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Commission holds first public hearing on new economic development ordinance
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For months, the Cumming-Forsyth County Chamber of Commerce, Forsyth County and Forsyth County Development Authority have partnered for a new economic development plan, and the county will likely soon adopt a new economic development ordinance to go with it.

Forsyth County Commissioners held the first public hearing on the ordinance on Thursday, where county officials and those in attendance also heard an update of the plan and gave input.

The plan lays out that the county economic development director – a new position overseen by the county manager, which Vivian Vakili has held since December – will assist in implementing the economic development plan, work with the other bodies to bring in business and offer inducements, which are subject to final approval by the county manager and board of commissioners.

Those inducements include total or partial waivers of impact fees, fee credits toward the county’s zoning process, acceleration of the zoning process, construction of infrastructure and tax abatement, including possible school tax abatement if approved by the Forsyth County Board of Education for “an extraordinary project.”

Under the plan, the chamber will seek out prospective businesses for the area.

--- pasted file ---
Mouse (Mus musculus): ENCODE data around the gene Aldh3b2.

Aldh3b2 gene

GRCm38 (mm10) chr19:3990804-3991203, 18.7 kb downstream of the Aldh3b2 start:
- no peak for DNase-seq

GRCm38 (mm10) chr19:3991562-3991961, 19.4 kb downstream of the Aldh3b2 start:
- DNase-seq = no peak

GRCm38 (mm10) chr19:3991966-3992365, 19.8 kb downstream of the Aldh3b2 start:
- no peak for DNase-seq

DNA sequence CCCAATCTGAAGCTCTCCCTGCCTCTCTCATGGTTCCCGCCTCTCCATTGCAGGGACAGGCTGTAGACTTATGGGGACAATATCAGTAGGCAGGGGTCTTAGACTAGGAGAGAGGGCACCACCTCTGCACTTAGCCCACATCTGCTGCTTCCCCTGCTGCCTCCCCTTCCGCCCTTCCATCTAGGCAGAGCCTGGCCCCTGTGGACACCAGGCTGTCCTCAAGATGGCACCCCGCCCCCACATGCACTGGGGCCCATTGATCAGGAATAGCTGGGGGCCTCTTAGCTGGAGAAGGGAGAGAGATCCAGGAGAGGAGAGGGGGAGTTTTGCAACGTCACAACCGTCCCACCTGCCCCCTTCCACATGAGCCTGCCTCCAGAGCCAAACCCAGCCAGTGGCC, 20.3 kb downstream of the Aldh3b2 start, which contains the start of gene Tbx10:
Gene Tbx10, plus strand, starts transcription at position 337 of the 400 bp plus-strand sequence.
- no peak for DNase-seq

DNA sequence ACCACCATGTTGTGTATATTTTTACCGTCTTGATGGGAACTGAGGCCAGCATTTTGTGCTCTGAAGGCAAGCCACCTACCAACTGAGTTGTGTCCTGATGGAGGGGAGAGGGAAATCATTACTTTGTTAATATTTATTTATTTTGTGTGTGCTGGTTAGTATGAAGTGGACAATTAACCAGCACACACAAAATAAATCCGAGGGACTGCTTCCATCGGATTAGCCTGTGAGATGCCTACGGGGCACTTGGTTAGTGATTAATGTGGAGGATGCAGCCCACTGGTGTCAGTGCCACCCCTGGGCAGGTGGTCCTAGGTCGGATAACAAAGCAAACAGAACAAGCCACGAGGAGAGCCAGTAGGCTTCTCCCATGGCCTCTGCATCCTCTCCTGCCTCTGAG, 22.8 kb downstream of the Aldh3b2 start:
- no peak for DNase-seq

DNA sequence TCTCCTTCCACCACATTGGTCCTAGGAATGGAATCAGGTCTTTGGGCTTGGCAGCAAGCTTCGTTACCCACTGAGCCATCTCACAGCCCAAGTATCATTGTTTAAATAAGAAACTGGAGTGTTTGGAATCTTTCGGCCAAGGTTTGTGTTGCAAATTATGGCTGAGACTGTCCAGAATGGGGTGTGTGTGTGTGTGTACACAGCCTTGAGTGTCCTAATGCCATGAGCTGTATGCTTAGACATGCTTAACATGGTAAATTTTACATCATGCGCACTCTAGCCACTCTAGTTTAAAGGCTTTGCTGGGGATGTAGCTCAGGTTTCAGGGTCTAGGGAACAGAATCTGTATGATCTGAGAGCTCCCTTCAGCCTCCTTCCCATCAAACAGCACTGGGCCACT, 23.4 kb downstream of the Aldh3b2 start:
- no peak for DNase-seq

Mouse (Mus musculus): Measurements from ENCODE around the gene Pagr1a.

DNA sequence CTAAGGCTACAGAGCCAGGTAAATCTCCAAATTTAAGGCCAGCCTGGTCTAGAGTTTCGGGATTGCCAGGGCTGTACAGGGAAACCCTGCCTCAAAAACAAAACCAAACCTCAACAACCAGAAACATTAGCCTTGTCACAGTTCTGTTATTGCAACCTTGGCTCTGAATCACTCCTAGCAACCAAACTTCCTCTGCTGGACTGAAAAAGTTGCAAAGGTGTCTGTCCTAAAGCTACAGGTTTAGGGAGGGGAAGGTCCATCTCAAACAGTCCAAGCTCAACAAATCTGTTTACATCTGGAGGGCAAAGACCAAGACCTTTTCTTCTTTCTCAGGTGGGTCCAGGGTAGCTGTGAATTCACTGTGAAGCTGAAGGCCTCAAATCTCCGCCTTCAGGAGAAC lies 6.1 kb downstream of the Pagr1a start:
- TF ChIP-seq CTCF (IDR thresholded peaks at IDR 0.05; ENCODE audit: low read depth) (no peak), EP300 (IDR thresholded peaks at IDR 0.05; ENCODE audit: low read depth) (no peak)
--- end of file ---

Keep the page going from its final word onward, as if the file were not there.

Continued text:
“Basically, what it anticipates is that there is an open invitation for the chamber of commerce to continuously bring to the county economic opportunities and to compare them with their schedule of criteria, talk about their financial impacts, talk about their eligibility under this ordinance and talk about whether we need to use some of these … weapons that we have,” said County Attorney Ken Jarrard.

District 4 Commissioner Cindy Jones Mills said she was against a portion of the ordinance that required the chamber to make sure businesses were in compliance with development contracts and said she would like to see the plan include some measure to hold companies accountable for the amount of jobs they promise to bring to the county.

“Who’s going to going to go back and check to see if they really produced 1,100 jobs, and when are those jobs coming online, and when is that actually coming to be?” Mills said. “If it winds up being 100 jobs instead of 1,100, I don’t think the Chamber is going to come in and say, ‘Hey guys, I got that wrong.’ I don’t think that’s going to happen, and I feel like if we’re going to up the county’s money and keep upping the county’s money, we need to have accountability, and that should come through the county.”

The other four commissioners gave direction to Jarrard to make the change.

“I agree with what Commissioner Mills is saying on this,” said District 1 Commissioner Molly Cooper. “Bottom line, the money comes from the county, it comes from taxpayers.”